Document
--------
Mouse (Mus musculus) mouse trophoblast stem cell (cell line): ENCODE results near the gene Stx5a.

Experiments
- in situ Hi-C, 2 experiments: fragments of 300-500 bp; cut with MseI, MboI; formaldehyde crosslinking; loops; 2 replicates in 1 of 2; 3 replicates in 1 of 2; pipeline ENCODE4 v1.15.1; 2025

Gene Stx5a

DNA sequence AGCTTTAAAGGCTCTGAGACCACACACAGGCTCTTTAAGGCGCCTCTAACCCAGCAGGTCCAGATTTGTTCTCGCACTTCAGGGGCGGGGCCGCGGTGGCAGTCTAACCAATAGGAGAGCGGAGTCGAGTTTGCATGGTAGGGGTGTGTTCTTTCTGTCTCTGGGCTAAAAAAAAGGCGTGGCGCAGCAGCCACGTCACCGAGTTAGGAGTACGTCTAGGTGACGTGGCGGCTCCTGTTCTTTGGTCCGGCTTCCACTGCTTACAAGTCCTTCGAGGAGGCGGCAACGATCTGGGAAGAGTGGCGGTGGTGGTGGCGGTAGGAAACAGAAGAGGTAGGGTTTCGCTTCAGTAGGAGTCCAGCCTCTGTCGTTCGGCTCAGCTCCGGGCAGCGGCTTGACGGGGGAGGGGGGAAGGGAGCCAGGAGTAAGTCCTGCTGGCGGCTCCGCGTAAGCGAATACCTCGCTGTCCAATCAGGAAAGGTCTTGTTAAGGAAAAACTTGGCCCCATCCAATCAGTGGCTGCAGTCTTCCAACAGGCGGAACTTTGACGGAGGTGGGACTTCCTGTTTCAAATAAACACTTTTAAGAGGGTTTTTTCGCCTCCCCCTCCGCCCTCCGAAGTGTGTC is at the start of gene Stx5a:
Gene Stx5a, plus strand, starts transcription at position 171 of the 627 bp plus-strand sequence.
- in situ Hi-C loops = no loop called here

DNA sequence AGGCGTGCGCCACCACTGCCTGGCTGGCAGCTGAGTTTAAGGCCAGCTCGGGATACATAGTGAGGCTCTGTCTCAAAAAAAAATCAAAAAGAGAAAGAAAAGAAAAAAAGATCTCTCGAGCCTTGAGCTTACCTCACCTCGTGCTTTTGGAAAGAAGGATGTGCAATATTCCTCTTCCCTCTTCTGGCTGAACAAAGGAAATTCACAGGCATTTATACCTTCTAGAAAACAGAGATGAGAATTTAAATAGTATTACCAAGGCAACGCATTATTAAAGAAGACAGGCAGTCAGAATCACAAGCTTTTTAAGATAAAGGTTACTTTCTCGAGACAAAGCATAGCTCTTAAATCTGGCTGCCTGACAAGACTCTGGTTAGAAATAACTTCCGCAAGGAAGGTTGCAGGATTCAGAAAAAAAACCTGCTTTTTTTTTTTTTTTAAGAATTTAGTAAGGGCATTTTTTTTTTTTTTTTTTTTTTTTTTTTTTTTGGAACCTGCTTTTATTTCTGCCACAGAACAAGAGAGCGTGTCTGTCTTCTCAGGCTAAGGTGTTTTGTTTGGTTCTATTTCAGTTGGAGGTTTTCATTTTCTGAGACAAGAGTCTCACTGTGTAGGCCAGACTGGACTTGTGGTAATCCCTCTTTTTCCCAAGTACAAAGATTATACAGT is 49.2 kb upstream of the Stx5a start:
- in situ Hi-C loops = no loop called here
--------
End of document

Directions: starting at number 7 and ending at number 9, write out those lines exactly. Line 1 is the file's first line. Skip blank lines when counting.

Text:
- in situ Hi-C loops = no loop called here

DNA sequence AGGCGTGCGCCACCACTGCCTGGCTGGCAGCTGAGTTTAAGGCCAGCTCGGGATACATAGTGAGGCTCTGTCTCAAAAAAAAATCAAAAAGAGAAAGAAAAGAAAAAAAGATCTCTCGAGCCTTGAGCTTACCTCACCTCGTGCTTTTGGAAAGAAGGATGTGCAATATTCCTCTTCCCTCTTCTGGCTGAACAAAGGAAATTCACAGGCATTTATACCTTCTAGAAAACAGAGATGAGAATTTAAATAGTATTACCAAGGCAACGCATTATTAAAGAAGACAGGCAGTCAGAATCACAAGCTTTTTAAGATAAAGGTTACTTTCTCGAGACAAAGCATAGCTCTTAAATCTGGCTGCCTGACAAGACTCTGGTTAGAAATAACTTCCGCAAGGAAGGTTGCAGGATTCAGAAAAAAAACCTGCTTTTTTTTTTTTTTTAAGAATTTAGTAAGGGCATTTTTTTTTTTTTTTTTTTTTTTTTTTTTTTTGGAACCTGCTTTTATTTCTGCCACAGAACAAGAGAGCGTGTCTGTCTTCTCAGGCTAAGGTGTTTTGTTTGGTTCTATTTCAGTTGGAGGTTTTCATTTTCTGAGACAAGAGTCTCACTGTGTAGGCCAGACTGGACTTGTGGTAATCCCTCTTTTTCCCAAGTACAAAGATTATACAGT is 49.2 kb upstream of the Stx5a start:
- in situ Hi-C loops = no loop called here